UPDATE (November 30, 2016):  This area is currently experiencing wild fires. Call in advance to see what attractions are open.


New York, New York


  1. New York, New York

I know what you’re thinking: “Wasn’t this supposed to be a list of places we can afford?” But, hear me out. New sites like Airbnb.com make staying in NYC actually affordable on a budget for pretty much the first time ever. If you’re willing to share most of the apartment with the owners while still having your own private room, this trip is completely doable.

Although obviously a little pricier than the other places, you can find an amazing spot to stay for as little as $800 for the whole week. Split that with just three of your friends and you pay $200 to stay in NYC for an entire week. Start saving now so you can stroll Central Park, visit the top of the Empire State Building, and of course see Times Square and its Naked Cowboy.

This would be a trip you’d never forget. Just imagine the Instagram pictures you’ll snap of the sparkling city lights at night. And it’s only five hours from Keyser. Time to get packing.


Panama City Beach, Floria



       5.  Panama City Beach, Florida

This is the mecca of spring break destinations. Yes, it’s far away, a little over 14 hours away to be exact. But let’s face it: it’s worth it. Make a road trip out of it, take turns driving, create a road trip playlist, and hit the road. Leave early Saturday morning around 6 a.m. and you’ll be there by 9 p.m. Yeah, a whole day of driving isn’t necessarily the most fun thing, but it’s worth it for a week in the warm weather and Florida sun.

Prepare to do lots of partying and be social. You’ll have the opportunity to meet thousands of other college kids from around the world in town for the same reason you are. Mingle, swim in the Gulf of Mexico, go clubbing at night, shop at the hundreds of stores, or enjoy a day at the waterpark. I guarantee you’ll not be bored for a single minute in this city during Spring Break.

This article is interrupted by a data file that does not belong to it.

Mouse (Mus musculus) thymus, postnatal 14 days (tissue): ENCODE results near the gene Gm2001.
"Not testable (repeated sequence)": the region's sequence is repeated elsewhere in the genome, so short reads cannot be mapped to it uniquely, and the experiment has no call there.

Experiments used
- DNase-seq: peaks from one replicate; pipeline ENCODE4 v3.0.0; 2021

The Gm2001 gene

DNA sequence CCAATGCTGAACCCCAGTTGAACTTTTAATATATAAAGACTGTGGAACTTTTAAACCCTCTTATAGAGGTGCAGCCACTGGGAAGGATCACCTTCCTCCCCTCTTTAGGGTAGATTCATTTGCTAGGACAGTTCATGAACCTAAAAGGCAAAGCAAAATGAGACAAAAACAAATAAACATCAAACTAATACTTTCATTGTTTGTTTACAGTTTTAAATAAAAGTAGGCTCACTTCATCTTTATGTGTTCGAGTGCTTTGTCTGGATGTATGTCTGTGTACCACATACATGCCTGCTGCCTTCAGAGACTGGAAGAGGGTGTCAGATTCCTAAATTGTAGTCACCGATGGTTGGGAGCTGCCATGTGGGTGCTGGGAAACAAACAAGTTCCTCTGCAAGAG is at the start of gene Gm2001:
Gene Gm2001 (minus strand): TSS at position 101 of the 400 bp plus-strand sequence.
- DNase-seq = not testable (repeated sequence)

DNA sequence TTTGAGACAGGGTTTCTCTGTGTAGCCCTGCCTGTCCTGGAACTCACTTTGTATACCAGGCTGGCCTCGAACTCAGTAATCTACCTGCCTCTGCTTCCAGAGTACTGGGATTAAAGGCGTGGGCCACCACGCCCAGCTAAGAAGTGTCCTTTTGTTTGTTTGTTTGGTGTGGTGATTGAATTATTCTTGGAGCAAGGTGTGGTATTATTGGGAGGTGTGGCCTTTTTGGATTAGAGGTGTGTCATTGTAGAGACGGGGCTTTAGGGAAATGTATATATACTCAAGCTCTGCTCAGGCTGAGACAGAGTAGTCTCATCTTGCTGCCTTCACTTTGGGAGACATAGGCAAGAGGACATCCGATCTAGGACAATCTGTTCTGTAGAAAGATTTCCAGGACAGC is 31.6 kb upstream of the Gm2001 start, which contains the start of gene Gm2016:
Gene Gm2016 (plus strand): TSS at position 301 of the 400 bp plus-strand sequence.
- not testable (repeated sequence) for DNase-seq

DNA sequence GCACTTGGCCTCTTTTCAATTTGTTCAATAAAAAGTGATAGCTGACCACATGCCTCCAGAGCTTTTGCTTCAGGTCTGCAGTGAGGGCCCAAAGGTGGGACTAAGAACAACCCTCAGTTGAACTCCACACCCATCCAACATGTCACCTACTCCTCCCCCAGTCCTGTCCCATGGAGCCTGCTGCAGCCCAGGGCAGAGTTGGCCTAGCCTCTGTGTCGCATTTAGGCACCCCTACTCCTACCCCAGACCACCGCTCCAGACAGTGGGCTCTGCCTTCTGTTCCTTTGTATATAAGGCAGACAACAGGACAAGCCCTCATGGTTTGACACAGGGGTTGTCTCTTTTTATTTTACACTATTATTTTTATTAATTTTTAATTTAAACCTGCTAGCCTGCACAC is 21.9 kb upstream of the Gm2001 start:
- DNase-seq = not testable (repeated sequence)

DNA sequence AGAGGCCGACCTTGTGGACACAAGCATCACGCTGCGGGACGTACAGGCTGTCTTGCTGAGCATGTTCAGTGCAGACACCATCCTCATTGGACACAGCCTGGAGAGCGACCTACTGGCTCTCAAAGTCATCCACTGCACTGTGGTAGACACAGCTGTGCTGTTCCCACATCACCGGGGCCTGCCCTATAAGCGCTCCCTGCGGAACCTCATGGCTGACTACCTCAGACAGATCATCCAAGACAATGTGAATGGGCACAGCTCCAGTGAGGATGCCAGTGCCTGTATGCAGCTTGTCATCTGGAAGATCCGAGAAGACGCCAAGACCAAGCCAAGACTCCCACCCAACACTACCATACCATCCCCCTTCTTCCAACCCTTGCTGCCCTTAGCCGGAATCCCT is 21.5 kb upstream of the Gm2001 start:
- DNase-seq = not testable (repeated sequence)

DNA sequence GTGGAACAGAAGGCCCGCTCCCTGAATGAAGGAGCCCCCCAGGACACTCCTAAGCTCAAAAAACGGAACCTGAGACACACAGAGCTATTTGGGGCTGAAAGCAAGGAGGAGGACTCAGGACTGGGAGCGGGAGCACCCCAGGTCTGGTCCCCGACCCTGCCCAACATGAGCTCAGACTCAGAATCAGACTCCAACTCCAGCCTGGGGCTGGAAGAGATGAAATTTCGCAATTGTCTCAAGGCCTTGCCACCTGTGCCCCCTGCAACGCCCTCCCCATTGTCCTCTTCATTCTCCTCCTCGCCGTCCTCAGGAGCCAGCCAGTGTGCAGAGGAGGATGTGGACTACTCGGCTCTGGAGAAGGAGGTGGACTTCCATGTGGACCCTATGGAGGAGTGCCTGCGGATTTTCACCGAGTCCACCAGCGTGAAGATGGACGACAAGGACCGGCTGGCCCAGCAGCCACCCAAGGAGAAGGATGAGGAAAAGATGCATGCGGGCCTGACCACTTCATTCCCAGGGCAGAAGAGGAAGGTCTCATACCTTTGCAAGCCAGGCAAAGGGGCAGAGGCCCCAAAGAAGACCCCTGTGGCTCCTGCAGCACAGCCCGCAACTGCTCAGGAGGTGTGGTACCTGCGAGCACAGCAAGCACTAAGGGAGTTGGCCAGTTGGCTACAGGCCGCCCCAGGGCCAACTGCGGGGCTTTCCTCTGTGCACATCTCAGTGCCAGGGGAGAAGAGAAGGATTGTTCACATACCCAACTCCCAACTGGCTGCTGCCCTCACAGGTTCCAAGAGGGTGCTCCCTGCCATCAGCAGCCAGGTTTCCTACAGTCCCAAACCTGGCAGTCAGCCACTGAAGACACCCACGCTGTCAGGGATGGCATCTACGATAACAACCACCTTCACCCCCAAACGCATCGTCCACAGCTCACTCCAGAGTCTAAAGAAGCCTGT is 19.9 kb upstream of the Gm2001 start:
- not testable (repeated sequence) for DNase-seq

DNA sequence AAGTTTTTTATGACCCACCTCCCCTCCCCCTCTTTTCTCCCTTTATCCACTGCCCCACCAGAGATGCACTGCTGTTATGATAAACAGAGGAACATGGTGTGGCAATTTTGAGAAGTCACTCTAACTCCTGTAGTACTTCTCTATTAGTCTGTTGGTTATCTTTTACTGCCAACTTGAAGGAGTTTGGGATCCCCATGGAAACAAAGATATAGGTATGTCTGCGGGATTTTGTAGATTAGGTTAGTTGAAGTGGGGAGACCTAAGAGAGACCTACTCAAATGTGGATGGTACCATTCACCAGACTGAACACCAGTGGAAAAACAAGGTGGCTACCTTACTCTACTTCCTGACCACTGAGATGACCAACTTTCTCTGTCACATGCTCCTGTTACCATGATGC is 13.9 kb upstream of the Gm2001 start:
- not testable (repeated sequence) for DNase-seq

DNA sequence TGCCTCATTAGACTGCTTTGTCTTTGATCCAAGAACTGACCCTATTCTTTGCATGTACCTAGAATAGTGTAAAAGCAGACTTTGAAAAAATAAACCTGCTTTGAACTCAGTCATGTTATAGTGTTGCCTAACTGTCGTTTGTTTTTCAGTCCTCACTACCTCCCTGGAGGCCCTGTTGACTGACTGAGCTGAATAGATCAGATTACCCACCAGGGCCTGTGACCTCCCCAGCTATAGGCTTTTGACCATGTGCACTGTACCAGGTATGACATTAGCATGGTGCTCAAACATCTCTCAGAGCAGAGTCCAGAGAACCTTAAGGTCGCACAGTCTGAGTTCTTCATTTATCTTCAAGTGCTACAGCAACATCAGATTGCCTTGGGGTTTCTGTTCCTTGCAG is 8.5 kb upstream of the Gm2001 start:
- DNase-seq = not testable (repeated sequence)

Budget about $550-$600 to stay for a week in a condo. The more friends you bring, the less money you’ll spend. Go on, invite everyone.


These five different spots offer different activities.  Enjoy a week at the beach, in the woods, adventuring, thrill-seeking, or shopping in the city. Get planning now, start saving your money, invite all your friends and get excited for spring break. It will be here before you know it!


McNeill’s Rangers: Remembering the Past

McNeill’s Raid: Remembering the Past with the Present

Employees Recognized_12

Photo courtesy of Potomac State College

Written by Trevor Kesner, contributing writer

Blast from the past comes to Grace United Methodist Church with a presentation by local retired professor Jim Hoey (pictured third from the left) and Gary Clites. Professor Jim Hoey paints the picture of a man and his crew going through the familiar sights of the eastern panhandle of West Virginia. The presentation was given on behalf of the Mineral County Historical Society. The two speakers gave their presentation with much fervor. Their love of history and their research shined through with elaboration on important points and concise delivery. The presentation was content heavy, covering travel routes and giving in depth information for each important figure in history. Amidst this storm of information, the two presenters still found time to sprinkle in trivia. For instance, it was mentioned that future presidents McKinley and Hayes were present near Cumberland at the time of McNeill’s raid. Anyway, the most daring part of McNeill’s career was the primary focus.

WV Pic

Photo courtesy of Google

Modern location on McNeill’s Raid in Cumberland (from Google Maps)

>>>Timeline of the Civil War and McNeill’s Raid


The rangers braved the Union front to capture Union Army Generals Crook and Kelly. As McNeill’s rangers were not officially considered a part of the Confederate Army. They were not respected as soldiers, so any treatment that prisoners of wars would get was not a luxury allowed to them. They would be killed if captured.

Jesse McNeill and his rangers were a partisan force during the Civil War. They were referred to as bushwackers, a term for one who enacts guerilla warfare or fights in a battle of attrition.  Their primary goal was to disrupt Union activities on the east coast. This was presented to the audience through the use of a multi-media presentation. Maps of West Virginia were used in reference to locations where McNeill’s Rangers would have traveled through. The band of 63 men traveled through Frankfort Road to Old Furnace with Crook and Kelly in tow. More information can be read about McNeill’s Rangers here.